Commercial Tenancy Provisions
The South Australia COVID-19 Emergency Response Bill 2020 (“Bill”) was enacted on Thursday 9 April 2020 in response to the National Cabinet’s Mandatory Code of Conduct.
The purpose of the Mandatory Code of Conduct document was to agree in principle a consistent way for the treatment of commercial leases across the country, leaving it to each state to independently legislate these principles.
A summary of the application of the code are as follows:
- The Code applies to tenants suffering financial stress or hardship (defined term below) as a result of the Covid-19 pandemic as defined by their eligibility for the Jobseeker program (that is, tenants with an annual turnover of up to $50 million).
- In respect of franchises, the $50 million threshold will be applied at the franchisee level.
- In respect of corporate retail groups, the $50 million threshold will be applied at the group level.
There are some common principles that the code enforces between Lessors and lessee’s which includes:
- Lessors and Lessees must act in good faith and share a common interest during the pandemic period.
- Lessors and Lessees will be required to discuss their relevant issues, negotiate temporary leasing arrangements and work toward achieving mutual outcomes.
- Lessors and Lessees will act in an open, honest and transparent manner and provide each party sufficient and accurate information within the context of negotiations
- Arrangements will be proportionate and appropriate based on the impact of the pandemic period.
What are your obligations as a lessor?
Inability to take prescribed action
If a lessee is suffering financial hardship, a lessor cannot take any prescribed action (definition click here) against the lessee on the grounds of a breach of the lease as a result of:
- A failure to pay rent OR
- Failure to pay outgoings OR
- Business not being open for business during the hours specified in the lease OR
- Any other act or omission of a kind prescribed by the regulations.
The Bill goes one step further to suspend any prescribed action or lease provisions contrary to these rules that have been taken or commenced, but not yet completed or finalized, by the lessor against the lessee. These will be taken to be stayed or suspended until the end of the prescribed period (which, for now appears to be 6 months).
No rent increase
Unless otherwise agreed, rent payable under a commercial lease must not be increased during this prescribed period (if the lessee is suffering financial hardship as a result of the Covid-19 pandemic) unless rent or a component of rent is determined by reference to turnover.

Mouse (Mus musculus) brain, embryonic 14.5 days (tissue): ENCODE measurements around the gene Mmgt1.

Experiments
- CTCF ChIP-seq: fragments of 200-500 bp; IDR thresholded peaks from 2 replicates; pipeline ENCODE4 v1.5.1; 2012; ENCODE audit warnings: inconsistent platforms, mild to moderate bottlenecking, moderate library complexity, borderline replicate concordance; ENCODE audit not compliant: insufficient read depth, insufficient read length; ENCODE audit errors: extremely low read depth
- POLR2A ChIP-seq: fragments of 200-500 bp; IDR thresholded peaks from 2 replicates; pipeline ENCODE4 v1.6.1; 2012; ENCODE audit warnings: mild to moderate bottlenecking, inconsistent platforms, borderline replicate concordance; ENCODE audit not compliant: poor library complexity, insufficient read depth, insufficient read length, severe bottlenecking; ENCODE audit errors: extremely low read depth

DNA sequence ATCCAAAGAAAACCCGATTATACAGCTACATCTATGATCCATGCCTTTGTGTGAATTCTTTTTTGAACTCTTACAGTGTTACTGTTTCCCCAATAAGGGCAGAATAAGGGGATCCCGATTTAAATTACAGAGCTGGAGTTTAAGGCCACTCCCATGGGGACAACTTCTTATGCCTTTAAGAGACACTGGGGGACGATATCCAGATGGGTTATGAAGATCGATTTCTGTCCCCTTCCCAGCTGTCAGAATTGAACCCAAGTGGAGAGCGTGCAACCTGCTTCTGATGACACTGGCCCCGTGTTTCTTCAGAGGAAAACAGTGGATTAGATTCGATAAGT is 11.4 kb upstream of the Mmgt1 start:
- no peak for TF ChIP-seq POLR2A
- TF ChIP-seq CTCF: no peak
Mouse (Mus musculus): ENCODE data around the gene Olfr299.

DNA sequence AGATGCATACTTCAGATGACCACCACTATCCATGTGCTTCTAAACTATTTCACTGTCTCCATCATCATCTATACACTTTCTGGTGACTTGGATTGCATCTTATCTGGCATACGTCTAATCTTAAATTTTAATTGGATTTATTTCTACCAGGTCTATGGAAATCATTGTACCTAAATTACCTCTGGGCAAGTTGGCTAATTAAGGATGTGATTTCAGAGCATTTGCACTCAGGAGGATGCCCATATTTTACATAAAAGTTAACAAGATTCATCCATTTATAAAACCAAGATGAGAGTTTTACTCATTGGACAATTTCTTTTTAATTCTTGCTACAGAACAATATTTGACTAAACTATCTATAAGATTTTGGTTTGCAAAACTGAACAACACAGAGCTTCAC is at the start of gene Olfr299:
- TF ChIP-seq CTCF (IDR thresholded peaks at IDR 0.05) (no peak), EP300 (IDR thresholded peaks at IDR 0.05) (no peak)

Cannot recover land tax
The lessor must not require a lessee (who is suffering financial hardship) to pay land tax or reimburse the lessor for payment of land tax during the relevant period.
Negotiation of a rent reduction
Under the National Cabinet’s Mandatory Code of Conduct, it is understood that a lessor and lessee must begin the preliminary discussions on a rental reduction/waiver if a lessee is experiencing financial hardship as a result of the COVID-19 pandemic.
Landlords must offer lessee’s ‘proportionate’ (defined term) reductions in rent payable in the form of waivers and deferrals of up to 100% of the amount ordinarily payable based on the reduction in the lessee’s trade during the period impacted.
As a minimum, 50% of the qualifying lessee’s rent reduction must be represented by a rent free/rent waiver for the period. As an example, if the lessee’s revenue has fallen by 30%, then a minimum 15% must be represented as a rent free/rent waiver and the remainder as a rent deferral.
Up to 50% of the rent reduction can be negotiated as a rent deferral which is to be amortised over the balance of the lease term or at least 24 months as negotiated between the two parties.
No fees, interest or other charges can be applied in respect of these waived and deferred rental reductions.
Opportunity to extend the lease
It is expected that if a lessee seeks an extension to the lease equivalent to the rent waiver and/or rent deferral period, that this be granted by the landlord in order to allow the lessee additional time to trade during the recovery period.
Passing on of Benefits
The Landlord should seek to pass on any reduction in statutory charges (land tax, rates etc) or insurance to the tenant in the appropriate portion applicable under the terms of the lease